Adam Baker is the author of Outpost and Juggernaut – both available now, published by Headline.
Earlier this afternoon, the pain from a broken molar became intolerable, so I flicked open my Leatherman multitool, clamped the offending sliver of tooth, and wrenched it from my jaw.
I probably ought to see a dentist.
Battlefield medicine is one of the reoccurring tropes of zombie fiction. Characters are often forced to treat bullet wounds and broken limbs. Sometimes they have to hack off an infected leg, or a zombie-chewed arm. They frequently battle flesh-eating hoards as they liberate painkillers and antibiotics from abandoned hospitals.
Do these scenes subtly increase the zeitgeisty appeal of zombie fiction?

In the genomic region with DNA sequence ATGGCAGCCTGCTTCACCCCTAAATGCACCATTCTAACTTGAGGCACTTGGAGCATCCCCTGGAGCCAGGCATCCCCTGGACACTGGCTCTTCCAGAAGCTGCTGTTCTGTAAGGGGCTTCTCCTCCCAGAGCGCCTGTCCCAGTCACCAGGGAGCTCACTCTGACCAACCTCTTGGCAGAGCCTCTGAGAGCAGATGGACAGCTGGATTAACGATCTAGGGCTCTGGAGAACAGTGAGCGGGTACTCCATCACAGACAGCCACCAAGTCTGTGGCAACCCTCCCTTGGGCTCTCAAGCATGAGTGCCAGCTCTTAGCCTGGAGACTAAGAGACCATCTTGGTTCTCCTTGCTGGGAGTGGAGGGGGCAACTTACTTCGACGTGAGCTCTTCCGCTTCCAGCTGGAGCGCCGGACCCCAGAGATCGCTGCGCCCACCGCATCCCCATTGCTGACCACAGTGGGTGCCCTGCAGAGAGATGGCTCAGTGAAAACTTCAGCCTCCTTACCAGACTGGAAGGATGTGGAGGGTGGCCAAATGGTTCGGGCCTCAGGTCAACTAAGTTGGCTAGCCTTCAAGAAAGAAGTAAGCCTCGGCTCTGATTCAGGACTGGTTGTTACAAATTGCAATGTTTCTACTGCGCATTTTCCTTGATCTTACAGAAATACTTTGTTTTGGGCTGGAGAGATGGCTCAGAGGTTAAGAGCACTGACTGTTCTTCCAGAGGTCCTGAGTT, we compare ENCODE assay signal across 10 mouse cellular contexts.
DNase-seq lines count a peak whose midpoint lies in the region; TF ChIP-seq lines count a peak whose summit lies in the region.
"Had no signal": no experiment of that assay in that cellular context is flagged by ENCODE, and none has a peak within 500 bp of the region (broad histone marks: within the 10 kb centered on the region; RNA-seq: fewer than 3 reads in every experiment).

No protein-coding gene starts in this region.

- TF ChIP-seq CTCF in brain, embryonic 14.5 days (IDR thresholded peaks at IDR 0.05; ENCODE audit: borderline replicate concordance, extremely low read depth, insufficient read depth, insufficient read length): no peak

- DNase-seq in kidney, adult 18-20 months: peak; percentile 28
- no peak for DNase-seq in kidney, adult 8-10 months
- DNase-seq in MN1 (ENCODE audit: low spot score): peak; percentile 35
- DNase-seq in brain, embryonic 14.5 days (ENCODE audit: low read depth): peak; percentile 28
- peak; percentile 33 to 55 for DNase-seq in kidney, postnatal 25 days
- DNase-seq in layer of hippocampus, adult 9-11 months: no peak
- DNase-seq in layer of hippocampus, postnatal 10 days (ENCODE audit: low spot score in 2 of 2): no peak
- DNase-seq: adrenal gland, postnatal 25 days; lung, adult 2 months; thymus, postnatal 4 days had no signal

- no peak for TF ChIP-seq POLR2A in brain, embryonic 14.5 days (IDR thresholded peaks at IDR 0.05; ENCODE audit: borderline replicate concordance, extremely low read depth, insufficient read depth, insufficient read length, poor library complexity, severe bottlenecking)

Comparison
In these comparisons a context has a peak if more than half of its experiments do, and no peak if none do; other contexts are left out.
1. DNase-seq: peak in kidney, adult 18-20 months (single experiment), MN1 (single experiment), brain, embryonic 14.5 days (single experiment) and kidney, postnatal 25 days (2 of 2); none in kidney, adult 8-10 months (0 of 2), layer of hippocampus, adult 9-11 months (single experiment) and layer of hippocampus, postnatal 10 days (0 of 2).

TV medical dramas have always been popular. But most of these shows pre-suppose access to health insurance, an assumption that many of viewers, in the US at least, cannot take for granted. Plenty of American viewers watching the deductive brilliance of House could not afford his care. Those with coverage pay a big chunk of their income for the privilege. Health care is a costly and precarious thing.
As Barbara Ehrenreich pointed out in her excellent Nickel and Dimed: Undercover in Low-Wage USA, most of the service class have no health cover or sick pay. They self-diagnose, tough-out jobs as waitresses, telesales and cleaners, while enduring back pain, poor eyesight and crumbling teeth.
The working poor form a massive constituency who rarely see their lives reflected in movies, TV shows or books. They are ignored by media determined to pretend consumers still revel in the complacent affluence of the Clinton/Blair nineties. Their anxieties surface indirectly in the survivalist struggles of apocalyptic fiction.
Zombie narratives might be classified as sci-fi/fantasy, but it is their ability to portray the anxieties of contemporary life that gives them bite.